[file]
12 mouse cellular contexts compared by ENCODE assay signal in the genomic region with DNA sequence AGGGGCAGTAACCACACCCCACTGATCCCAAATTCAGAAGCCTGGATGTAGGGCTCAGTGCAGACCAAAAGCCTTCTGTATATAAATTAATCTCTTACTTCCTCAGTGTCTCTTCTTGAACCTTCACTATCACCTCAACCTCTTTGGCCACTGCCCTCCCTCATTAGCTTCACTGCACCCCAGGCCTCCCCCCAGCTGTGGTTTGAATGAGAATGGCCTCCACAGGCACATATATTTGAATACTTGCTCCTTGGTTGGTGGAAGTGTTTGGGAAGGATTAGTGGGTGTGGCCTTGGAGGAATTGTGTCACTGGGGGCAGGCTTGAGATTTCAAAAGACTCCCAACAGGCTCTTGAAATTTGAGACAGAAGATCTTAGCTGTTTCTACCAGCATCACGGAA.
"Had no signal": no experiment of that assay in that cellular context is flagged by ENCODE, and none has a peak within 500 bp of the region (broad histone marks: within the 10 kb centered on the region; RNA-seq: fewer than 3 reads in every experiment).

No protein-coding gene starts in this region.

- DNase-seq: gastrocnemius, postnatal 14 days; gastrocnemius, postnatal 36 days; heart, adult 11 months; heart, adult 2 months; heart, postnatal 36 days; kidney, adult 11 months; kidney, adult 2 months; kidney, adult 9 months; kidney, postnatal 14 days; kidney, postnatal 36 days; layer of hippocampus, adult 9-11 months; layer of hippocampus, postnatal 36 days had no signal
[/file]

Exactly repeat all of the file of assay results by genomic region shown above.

12 mouse cellular contexts compared by ENCODE assay signal in the genomic region with DNA sequence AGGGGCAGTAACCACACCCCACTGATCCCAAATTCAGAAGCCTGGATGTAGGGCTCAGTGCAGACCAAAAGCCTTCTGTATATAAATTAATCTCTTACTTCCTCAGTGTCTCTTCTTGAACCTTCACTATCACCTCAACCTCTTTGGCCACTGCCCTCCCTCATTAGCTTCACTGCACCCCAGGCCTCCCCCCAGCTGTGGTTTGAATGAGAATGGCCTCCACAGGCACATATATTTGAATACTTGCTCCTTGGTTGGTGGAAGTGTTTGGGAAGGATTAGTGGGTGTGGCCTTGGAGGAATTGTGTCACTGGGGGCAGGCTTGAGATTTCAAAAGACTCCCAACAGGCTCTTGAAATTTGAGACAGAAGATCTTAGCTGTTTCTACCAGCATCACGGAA.
"Had no signal": no experiment of that assay in that cellular context is flagged by ENCODE, and none has a peak within 500 bp of the region (broad histone marks: within the 10 kb centered on the region; RNA-seq: fewer than 3 reads in every experiment).

No protein-coding gene starts in this region.

- DNase-seq: gastrocnemius, postnatal 14 days; gastrocnemius, postnatal 36 days; heart, adult 11 months; heart, adult 2 months; heart, postnatal 36 days; kidney, adult 11 months; kidney, adult 2 months; kidney, adult 9 months; kidney, postnatal 14 days; kidney, postnatal 36 days; layer of hippocampus, adult 9-11 months; layer of hippocampus, postnatal 36 days had no signal